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    Control Template Contents with Vue's Render Function

    John LindquistJohn Lindquist

    Declaring templates and elements inside of templates works great for most scenarios. Sometimes you need a bit more control over what your component will do with the props and children it receives, so Vue provides a render function that allows you complete programmatic control over every argument using JSX.



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    Instructor: When you need more control than a functional template provides, I'll give an example using the content. I'll just create five divs, each with an image inside of them. The images are all going to be RoboHash images, so

    Then Mindy, and we want the cats. Set is set to set four. I'll just change some of these names, John, Kim, Joel, and Maggie. RoboHash has given us each of these images. I'm going to turn this div into a content component by going into my components, creating a new file called content.view.

    Make sure to export that. Export default as content from content. Then in my app, import content, and use it as a component. Then swap out this div for content. All the images disappear, because there is no slot, or a way to render those.

    Since we want to do it more programmatically, we're going to use a script this time. Because I'm not going to rely on data or the this keyword in JavaScript, I'm going to export an object instead of that class.

    I'll mark this as functional, and give it a render function, which takes the first argument as createElement, which is often aliased as H. Then the second argument is the context. The context has the props, the children, data, and anything that get passed into the render function.

    From here, I can just create a div. This is JSX, so the syntax is a bit different. I can take the context children, and the children is an array of virtual nodes. The curly brace says just evaluate what's inside of here, so it'll evaluate out all of the virtual nodes.

    Hit save, and then all of our cats will be back. I'm going to delete this and destructure context, just to get children off of there. Then because children is just an array of virtual DOM nodes, I can do any sort of array operation on it I want, like slice.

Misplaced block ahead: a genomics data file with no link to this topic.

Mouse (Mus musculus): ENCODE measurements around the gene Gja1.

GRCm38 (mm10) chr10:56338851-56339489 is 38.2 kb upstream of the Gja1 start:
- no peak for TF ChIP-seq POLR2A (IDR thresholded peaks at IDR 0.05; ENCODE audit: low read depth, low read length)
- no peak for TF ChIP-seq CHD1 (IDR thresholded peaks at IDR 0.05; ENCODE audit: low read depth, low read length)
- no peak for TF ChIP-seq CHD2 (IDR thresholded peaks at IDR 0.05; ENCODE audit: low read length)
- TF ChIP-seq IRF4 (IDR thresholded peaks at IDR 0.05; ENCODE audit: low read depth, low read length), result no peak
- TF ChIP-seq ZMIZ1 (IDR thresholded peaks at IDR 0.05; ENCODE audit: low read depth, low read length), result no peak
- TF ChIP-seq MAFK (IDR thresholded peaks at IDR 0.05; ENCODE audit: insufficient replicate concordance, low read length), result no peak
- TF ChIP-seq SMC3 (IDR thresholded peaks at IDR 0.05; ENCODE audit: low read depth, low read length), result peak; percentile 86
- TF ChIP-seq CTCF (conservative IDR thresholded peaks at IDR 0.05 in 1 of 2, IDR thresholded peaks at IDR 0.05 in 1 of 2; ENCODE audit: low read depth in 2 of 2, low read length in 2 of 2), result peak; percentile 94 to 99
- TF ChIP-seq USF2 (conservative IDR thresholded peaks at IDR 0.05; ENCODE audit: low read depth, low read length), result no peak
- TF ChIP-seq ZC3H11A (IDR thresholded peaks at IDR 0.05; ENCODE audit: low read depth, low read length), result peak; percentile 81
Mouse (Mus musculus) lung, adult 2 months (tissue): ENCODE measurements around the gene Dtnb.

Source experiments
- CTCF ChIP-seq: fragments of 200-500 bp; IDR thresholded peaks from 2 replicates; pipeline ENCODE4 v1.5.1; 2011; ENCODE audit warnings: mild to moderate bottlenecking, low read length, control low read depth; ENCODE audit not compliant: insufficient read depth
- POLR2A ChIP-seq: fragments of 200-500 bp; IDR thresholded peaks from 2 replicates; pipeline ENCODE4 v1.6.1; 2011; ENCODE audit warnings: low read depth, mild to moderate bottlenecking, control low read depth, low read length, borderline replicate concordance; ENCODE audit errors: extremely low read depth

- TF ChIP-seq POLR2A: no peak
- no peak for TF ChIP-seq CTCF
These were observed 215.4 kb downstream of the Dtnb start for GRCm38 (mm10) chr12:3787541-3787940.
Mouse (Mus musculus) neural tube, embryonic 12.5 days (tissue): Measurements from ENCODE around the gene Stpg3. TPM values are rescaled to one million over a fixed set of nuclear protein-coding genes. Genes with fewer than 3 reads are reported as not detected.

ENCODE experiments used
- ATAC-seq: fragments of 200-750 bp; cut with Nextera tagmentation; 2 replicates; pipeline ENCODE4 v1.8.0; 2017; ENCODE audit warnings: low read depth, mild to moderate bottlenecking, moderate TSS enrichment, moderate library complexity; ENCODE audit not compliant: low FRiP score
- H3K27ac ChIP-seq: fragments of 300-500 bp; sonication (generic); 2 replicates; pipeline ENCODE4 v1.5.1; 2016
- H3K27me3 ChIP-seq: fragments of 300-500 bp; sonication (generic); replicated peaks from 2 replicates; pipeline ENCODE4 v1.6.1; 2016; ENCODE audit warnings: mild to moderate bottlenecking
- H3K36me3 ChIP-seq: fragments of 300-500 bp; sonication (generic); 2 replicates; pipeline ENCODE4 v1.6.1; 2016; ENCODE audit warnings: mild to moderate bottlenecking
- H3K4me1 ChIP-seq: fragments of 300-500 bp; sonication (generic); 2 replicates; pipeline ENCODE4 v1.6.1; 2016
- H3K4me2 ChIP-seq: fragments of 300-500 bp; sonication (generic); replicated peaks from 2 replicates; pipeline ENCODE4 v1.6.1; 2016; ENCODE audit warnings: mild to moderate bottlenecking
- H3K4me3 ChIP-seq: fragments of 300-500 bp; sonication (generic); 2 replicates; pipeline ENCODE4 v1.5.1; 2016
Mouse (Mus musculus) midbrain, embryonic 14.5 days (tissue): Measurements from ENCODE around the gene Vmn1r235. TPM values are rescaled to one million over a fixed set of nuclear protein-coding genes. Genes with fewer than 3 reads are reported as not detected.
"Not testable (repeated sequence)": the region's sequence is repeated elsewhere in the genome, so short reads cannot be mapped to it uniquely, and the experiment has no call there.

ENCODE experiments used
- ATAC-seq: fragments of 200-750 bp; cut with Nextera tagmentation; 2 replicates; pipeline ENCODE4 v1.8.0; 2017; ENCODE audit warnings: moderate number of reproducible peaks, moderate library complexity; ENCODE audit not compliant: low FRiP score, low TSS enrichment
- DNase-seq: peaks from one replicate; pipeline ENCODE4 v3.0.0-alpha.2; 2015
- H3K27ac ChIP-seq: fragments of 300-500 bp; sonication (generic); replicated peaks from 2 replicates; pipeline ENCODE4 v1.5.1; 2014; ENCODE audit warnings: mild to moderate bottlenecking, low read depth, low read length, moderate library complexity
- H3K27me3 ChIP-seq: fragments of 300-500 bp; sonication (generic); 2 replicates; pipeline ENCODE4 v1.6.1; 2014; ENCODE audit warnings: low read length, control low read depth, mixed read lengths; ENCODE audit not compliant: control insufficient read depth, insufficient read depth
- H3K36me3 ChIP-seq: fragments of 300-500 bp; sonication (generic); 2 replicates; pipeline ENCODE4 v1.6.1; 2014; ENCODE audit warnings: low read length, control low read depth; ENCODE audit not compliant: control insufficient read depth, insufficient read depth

Just give me the first two, hit save, and you'll probably be surprised to see just one cat there. That's because in my children, this white space after the div is considered a DOM node. Be careful when you do these sort of operations that you make sure to check that these exist.

    I'm going to filter out any node. I just want to make sure that node has a tag, because any of those white space ones are undefined, or have undefined tags. Now, you can see that we have two cats, because we're taking zero through two. The first one and the second one.

    Now, because we also get props here, we can make this configurable by, we'll say, bind the limit to three. Then in my content, I can say props.limit, hit save, and now you'll see one, two, three cats. In my app, if I were to change the limit to one, you would see one cat, or with a limit of four, you would see four cats.

    While I'm here, I'm going to grab this class, and move it over to this div to give that padding, and the taking up the rest of the space back. Because the flexibility we have with children now, you can do things like npm install lodash.

    Then I can import shuffle from lodash. Instead of slicing, I can just go ahead and shuffle these guys. Hit save there, and now, you'll see that we have all five cats. There it is, shuffled each time. You have the ultimate control with this array of children, which you can configure with props, and you can take the content you pass in, and change it however you want.